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Doctoral defence of Pia Laitinen, MSc, 8 Sept 2023: Novel microRNA could support the treatment of heart attack and ischemic stroke

The doctoral dissertation in the field of Molecular Medicine will be examined at the Faculty of Health Sciences at Kuopio campus.

What is the topic of your doctoral research? Why is it important to study the topic?

Ischemic diseases are a group of diseases that are caused by the lack of oxygen and nutrients in the tissue. This condition occurs due to the malfunctional blood flow, often caused by a blockage in the blood vessels. Ischemic diseases contain diseases like coronary artery disease which occurs in the heart when the coronary artery is blocked. If the blockage is total, heart cells start to die and this may lead to a myocardial infarction i.e., heart attack. Similarly, ischemic condition in the brain leads to stroke.

Ischemic diseases are usually treated with balloon surgery or with blood thinning medication. Many times, these treatments bring ease to the patient. However, they are not always effective, and they do not erase the issue at the molecular level in the tissue. In this thesis I studied how microRNAs that are found in the nuclei of the cells are taking part in the regulation of the gene expression. The aim of the studies in the thesis is to find new treatments for ischemic diseases.

What are the key findings or observations of your doctoral research?

MicroRNAs are small RNA molecules that do not lead to the formation of protein, but they participate in the regulation of gene expression. MicroRNAs have been studied for decades, and they are most known for their role in the silencing of gene expression in the cytoplasm. This RNA interference is a widely known phenomenon where microRNAs can act as fine tuners of the cells’ function. With microRNAs, cells can quickly react to the changing circumstances occurring in the body.

In this thesis, microRNAs and their less known activity in the cells’ nuclei were studied. Genes are encoded in the DNA that is located in the nucleus of the cells. Genes are transcribed into RNA in the nucleus, and they are further translated into proteins in the cytoplasm. Nuclear microRNAs can affect gene regulation already when gene is transcribed. This allows cells to rapidly response to the changing conditions.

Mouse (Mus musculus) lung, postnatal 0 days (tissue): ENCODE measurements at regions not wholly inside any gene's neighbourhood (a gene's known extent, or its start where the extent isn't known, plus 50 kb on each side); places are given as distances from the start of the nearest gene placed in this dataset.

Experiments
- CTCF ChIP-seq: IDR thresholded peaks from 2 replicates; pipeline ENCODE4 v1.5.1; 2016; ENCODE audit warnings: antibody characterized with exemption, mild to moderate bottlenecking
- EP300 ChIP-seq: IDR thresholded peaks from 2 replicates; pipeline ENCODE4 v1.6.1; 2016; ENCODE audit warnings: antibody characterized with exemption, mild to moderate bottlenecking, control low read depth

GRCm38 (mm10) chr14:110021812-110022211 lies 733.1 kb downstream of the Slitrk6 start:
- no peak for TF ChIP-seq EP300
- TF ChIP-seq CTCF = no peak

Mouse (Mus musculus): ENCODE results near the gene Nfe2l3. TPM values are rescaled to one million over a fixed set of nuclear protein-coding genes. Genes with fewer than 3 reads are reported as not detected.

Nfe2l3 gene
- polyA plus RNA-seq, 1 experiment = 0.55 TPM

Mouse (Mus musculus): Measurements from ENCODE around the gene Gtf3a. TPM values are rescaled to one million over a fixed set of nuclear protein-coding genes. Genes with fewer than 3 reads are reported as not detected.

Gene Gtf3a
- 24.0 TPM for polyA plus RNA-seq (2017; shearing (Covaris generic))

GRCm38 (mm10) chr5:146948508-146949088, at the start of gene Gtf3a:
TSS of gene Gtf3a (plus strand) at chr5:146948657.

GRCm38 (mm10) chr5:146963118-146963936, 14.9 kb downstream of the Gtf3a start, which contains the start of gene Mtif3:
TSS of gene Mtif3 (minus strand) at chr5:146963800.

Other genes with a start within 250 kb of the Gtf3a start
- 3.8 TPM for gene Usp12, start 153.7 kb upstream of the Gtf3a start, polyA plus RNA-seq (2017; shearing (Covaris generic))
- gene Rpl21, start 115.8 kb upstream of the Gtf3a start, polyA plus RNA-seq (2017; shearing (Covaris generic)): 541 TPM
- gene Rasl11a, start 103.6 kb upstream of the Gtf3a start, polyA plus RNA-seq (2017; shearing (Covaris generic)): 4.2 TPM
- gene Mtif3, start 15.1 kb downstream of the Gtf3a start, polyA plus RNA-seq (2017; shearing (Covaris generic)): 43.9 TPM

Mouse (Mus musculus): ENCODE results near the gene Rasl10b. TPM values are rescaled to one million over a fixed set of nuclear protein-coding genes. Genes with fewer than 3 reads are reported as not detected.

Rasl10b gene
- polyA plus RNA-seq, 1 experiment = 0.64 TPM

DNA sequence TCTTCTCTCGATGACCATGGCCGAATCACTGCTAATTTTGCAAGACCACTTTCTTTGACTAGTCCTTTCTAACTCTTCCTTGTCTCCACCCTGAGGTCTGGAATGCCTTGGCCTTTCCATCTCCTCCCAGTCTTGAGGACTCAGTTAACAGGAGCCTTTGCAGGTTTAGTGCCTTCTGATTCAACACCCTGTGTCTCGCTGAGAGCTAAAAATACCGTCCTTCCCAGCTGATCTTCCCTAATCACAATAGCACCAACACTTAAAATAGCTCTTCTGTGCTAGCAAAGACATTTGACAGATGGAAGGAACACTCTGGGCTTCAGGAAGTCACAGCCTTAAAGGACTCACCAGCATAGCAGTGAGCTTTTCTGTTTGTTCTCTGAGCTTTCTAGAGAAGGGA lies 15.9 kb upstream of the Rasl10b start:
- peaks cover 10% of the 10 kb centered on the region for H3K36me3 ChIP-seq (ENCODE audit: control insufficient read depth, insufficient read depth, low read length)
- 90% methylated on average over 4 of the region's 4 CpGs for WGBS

In this thesis, mouse endothelial cells were studied in hypoxic i.e., low-oxygen conditions. The study shows that there are specific microRNA populations found enriched in the cytoplasm or in the nucleus. In addition, it was observed that the number of some microRNAs expressed in the cytoplasm or in the nucleus increased when cells were treated with hypoxia. Therefore, it is possible that microRNAs are important regulators in hypoxic conditions, such as in ischemic diseases.

The main cause for ischemic diseases is the lack of adequate blood circulation into the damaged tissue. Vascular endothelial growth factor A (Vegfa) is one of the main factors contributing to the new blood capillary formation. Increasing Vegfa protein alone induces new capillary formation in the damaged tissue. In this doctoral research, mouse microRNA miR-466c was found to increase Vegfa transcription in the cell nucleus. In addition to cell culture models, induction of miR-466c in mouse hindlimbs after ischemia was found to increase blood capillary formation in the ischemic tissue.

How can the results of your doctoral research be utilised in practice?

The observed mouse microRNA miR-466c is very similar to a human microRNA. Therefore, miR-466c may function also in humans to upregulate VEGFA expression. Intellectual property rights have been applied for concerning the function of miR-466, and research continues in the start-up company RNatives which was founded to commercialise this novel microRNA function. In the future, it is perhaps possible to use microRNAs in the treatment of heart attack and ischemic stroke to help the tissue to grow new capillaries and to gain back its normal function. Therefore miR-466c has future potential to help patients suffering from ischemic diseases.

What are the key research methods and materials used in your doctoral research?

The research was performed at A. I. Virtanen Institute for Molecular Sciences and finalised at RNatives. A wide range of different molecular biology methods, as well as bioinformatics and mouse models were used in this PhD thesis. The main features in this thesis are the widely used sequencing techniques, as both small and long RNA molecules were sequenced in the different conditions. In addition, advanced methods such as CRISPR and RNA pulldown techniques were used.

The doctoral dissertation of Pia Laitinen, MSc, entitled Nuclear microRNAs: The role of miR-466c in transcriptional gene activation will be examined at the Faculty of Health Sciences. The Opponent in the public examination will be Associate Professor Olof Gidlöf of the University of Lund, and the Custos will be Docent Mikko Turunen of RNatives.

Doctoral defence


Dissertation (link available later)

For further information, please contact: Pia Laitinen, MSc, pialai(a)